BRENDAN RODGERS insists he is at his best when he has a point to prove.

The second time-around Celtic manager admits he responds on the occasions he has been “belittled and disrespected” during his managerial career.

Rodgers, of course, won seven successive domestic trophies – including back-to-back trebles – in his first stint at Parkhead when he replaced Ronny Deila in May 2016.

He took Liverpool to the brink of their first title victory in season 2013/14. The Irishman revived sleepy Swansea and won an FA Cup at Leicester City.

Now he is back home and he is determined to once again prove his critics wrong.

He took time off preparing his squad for the Premiership opener against Ross County on Flag Day in the east end of Glasgow tomorrow to say: “My journey in my football life, as I sit here today, I’ve probably been belittled a lot and disrespected a lot in my career because I didn’t have any big playing background.

“That’s when I’m at my best. So, there are always questions around. It doesn’t worry me, though.

“Don’t get me wrong. I just think in general when anyone has to prove a point, then that’s when you’re at your best, really. It’s that challenge.

“The number one thing that breeds success is to have that challenge. The challenge to come back here, especially on the back end of how I left. It wasn’t ideal for many.

“So, I wanted to come back and show we can have some great moments again. Everything is possible. Each season brings a new challenge.

“When I think back to when I came in here the last time in 2016, at the end of it, everyone was saying it was all smooth and it was great and we were invincible, but it certainly wasn’t that when we came in.

“When we came in, people were talking about we’re finished. Rangers were coming back into the league having beaten Celtic well, even though it was on penalties, in the Scottish Cup. So there was a lot of work to do back then.

“Obviously, when you have success, people don’t see that and just think it’s all fluent.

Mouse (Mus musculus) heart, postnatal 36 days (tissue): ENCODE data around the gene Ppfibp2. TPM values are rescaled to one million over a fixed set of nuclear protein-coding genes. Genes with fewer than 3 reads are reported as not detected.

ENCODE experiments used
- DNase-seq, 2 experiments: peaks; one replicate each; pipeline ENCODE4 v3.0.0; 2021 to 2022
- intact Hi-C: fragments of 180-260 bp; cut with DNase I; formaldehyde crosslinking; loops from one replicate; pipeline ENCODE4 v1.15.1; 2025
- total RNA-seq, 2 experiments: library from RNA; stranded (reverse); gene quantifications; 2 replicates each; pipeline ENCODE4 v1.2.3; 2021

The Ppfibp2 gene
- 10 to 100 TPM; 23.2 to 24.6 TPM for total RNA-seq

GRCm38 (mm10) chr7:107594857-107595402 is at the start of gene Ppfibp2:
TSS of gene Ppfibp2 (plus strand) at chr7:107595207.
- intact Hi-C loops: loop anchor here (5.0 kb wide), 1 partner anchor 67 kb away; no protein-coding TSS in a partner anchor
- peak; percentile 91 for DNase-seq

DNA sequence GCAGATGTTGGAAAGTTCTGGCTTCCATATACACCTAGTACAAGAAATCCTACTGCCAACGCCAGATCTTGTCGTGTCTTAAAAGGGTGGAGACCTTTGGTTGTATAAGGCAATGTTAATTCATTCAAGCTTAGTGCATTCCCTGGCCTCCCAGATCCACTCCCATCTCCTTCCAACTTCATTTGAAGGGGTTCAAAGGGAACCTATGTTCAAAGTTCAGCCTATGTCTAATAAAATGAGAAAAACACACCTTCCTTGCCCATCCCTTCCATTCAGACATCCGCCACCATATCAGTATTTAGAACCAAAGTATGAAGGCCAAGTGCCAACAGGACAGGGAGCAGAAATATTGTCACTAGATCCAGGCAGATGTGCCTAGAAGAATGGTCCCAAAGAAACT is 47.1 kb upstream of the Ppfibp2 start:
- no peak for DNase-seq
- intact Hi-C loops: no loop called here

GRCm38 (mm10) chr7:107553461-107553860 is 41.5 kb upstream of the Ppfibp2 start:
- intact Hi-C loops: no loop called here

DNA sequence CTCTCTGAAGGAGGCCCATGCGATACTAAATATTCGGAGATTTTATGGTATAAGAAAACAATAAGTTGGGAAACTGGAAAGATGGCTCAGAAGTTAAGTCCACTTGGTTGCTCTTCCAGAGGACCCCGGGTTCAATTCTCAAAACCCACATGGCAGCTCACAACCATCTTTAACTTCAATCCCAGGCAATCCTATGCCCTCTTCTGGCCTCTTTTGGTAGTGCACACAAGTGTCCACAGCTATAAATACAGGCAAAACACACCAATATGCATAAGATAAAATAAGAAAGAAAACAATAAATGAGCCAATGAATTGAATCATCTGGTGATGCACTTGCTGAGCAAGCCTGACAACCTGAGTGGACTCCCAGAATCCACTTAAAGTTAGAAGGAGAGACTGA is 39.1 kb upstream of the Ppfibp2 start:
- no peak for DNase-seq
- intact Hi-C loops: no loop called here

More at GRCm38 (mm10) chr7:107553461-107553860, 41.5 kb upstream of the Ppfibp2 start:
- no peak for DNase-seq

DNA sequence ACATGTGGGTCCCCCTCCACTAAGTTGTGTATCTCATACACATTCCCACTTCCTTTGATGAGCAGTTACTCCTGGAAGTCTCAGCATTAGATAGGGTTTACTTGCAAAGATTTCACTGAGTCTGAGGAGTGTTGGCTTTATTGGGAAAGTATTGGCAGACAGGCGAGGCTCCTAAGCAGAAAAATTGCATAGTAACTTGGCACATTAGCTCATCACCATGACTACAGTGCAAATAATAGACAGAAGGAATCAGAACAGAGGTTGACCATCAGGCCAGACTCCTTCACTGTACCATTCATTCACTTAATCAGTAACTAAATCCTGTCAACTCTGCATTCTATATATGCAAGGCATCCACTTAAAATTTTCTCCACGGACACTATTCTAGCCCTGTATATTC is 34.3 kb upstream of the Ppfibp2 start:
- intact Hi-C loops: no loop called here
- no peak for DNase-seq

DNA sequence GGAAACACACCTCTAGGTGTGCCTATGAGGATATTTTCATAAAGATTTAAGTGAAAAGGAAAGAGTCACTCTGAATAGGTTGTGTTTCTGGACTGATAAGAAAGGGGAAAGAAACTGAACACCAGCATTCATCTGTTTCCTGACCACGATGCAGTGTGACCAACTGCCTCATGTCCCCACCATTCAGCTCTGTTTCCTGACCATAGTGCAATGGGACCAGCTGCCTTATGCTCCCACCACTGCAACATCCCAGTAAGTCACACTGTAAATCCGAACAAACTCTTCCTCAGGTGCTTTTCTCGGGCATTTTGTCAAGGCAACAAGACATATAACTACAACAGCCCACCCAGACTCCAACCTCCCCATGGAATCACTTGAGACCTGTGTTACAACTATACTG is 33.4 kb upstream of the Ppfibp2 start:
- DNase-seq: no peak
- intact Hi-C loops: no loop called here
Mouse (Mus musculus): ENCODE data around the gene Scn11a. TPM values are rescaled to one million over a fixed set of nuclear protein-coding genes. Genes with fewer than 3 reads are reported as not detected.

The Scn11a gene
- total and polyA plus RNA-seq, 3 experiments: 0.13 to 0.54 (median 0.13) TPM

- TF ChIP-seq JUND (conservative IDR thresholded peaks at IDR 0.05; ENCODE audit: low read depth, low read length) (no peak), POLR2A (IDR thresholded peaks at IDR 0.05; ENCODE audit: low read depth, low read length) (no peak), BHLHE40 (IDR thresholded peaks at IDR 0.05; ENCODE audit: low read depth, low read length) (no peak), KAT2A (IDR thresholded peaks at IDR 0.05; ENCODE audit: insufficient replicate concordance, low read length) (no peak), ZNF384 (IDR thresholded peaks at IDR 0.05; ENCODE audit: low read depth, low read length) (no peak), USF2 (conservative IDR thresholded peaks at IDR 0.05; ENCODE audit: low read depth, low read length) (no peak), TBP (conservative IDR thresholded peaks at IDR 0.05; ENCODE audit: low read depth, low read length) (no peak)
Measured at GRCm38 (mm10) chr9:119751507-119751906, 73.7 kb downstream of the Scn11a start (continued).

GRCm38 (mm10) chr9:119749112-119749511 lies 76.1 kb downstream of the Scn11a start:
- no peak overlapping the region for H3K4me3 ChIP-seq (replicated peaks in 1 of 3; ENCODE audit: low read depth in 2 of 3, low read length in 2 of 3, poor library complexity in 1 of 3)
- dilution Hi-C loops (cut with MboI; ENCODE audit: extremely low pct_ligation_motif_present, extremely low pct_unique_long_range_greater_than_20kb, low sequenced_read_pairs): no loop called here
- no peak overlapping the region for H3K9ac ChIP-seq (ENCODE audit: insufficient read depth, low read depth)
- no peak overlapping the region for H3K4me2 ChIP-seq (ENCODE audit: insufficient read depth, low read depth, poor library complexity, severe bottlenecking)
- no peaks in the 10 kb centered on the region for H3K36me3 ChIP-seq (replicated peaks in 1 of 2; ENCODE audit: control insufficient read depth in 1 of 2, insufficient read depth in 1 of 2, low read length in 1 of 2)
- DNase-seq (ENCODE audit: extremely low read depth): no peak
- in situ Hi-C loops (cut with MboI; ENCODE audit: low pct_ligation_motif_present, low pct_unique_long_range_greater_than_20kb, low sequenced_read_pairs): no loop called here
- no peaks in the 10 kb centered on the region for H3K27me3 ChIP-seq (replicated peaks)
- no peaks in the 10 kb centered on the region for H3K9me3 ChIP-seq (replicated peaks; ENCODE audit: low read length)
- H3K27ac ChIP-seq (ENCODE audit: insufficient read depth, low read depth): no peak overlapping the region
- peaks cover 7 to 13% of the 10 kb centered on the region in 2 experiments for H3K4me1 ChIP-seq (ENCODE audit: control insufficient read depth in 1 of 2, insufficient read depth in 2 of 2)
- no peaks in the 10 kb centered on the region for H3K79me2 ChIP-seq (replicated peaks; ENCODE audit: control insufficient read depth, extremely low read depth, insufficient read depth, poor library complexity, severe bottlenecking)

“I’ve said before, that’s in concrete. It certainly wasn’t the reason I came back. I came back because I do feel as if I have unfinished business here. I wanted to come in and push on again with a new group of players.

“There is a clean slate because many I’ve not worked with before. I wanted to see if we could do that again with another generation of player.”

The returning boss is well aware of the expectation levels at the club and, speaking to the Daily Record, continued: “That’s it. It’s the history of the club. It’s the difference in the biggest clubs. The highs are high and the lows are low.

“But you have to try and manage that and have success. The difference with Celtic is that you have to do it in a certain way. You have to win in a certain style.

“For me, that’s a great challenge with a mostly new group of players who I feel can improve a lot.”

Rodgers, who was due to take a year-long sabbatical from football with his family after leaving Leicester City in April, didn’t hesitate to answer the call.

He added: “This was a no-brainer. From a professional aspect, I love the challenge here and my time here and from a life perspective, it was great.

“I know that I am better when I have family and close friends around. The life here gives you that.

“Of course, you are very focused on the football and it is long days and long nights. But, in between times, I think it is important for me to have them there. That was one of the things I had to consider. We have had the pre-season and I am so looking forward to it.

“I feel really excited to be back.”

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